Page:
Wednesday, October 3, 2012


* Kay Bell has posted “Tax Carnival #107: TaxtoberFest 2012” at DON’T MESS WITH TAXES.

It includes my post “What To Do”.

* And Kay suggests some “Tax Moves to Make in October 2012” to “ensure our 2012 tax bills are less scary than the ghouls roaming our streets on Oct. 31”.

* A recent “tweet” provided the following warning –

Kiplinger Tax Letter today noted that head of IRS says slower refunds expected next tax season due to identity theft.”

I can also predict that there will be a delay in processing returns due to the fact that the idiots in Congress will not be addressing the “tax extenders” issue until after the election.

As for the delay due to identity theft – I expect this will only apply to returns filed electronically.  Since I cannot do so, as I will not use flawed and expense tax software to prepare returns, none of my clients’ refunds should be delayed.

* Check out the TAX FOUNDATION’s “Chart of the Day: Effective Tax Rates by Income Category”.

People mistakenly think that because the rich benefit from many popular tax credits and deductions they pay a lower average (or “effective”) tax rate than other taxpayers.  That is not the case.  The average tax rate for all Americans is 10.1%.  However, taxpayers earning over $250,000 pay 1 23% effective rate, more than twice the national average.  Meanwhile, the effective tax rate for Americans making less than $30,000 is actually negative due to refundable credits.”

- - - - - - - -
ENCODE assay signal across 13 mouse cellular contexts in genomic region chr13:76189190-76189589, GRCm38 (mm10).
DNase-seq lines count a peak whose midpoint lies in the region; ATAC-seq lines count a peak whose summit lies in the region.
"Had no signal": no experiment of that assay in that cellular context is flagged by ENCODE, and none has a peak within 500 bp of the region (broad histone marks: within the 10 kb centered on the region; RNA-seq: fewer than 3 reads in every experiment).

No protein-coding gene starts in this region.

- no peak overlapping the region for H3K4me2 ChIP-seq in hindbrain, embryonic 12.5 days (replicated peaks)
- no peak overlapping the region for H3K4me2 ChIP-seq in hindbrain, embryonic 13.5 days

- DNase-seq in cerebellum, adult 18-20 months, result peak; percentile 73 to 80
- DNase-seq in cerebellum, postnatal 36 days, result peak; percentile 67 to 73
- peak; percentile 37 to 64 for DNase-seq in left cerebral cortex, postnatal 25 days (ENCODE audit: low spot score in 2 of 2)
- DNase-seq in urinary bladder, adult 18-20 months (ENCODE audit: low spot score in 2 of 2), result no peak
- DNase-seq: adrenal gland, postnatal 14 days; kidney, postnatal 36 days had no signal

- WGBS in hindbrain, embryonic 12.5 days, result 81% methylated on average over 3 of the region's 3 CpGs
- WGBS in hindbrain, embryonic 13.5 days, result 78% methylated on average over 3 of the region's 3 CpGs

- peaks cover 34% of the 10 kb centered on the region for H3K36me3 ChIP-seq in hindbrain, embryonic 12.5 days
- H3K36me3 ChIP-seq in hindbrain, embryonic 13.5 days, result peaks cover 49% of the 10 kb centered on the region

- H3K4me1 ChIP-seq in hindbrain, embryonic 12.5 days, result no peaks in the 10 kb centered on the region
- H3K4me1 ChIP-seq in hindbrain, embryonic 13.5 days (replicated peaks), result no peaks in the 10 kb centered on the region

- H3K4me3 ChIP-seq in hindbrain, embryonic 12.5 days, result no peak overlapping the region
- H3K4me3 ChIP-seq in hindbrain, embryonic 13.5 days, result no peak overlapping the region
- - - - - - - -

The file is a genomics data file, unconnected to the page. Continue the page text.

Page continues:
* Jason Dinesen, who will be the subject of this coming Friday’s “Tax Blogosphere Buddy” post, provides a real life small business example of the “The Difficulties of Tax Planning with an Inept Congress” at the DINESEN TAX TIMES.

He is being kind calling Congress “inept”.

Jason’s main concern in this particular situation is planning estimated taxes for the client.  Since estimated taxes are generally based on the prior year return, and, as Jason indicates, the 2012 income has “spiked”, the client should not be hit with a penalty for underpayment of estimated taxes if the estimations were based on the extender in question being extended.  But he could have a substantial balance due when he files his 1040.

Let’s call a spade a shovel.  They are idiots!

* Peter J Reilly scores an exclusive for the Tax Blogoshphere with a live “Interview With Green Party Candidate Jill Stein - Part One” at FORBES.COM.

As one would expect, Peter discusses tax policy among other issues.

I do think there is too much emphasis placed on the release of candidates’ tax returns.  As long as they have been filed, and filed properly, what does it really matter?  And do 12 years of returns tell more than 2?  I suppose it could say something if a candidate had tons of dividend income from oil company stocks and as a politician he/she publically advocated for special tax breaks and other benefits for oil companies. 

One item of note, which does not bear well for demonstrating Ms Stein’s ability to govern - the Steins use Turbo Tax to “self-prepare” their, I expect, joint tax returns.  Not a smart move.  As I have said multiple times in the past, a “box” is no substitute for a competent tax professional.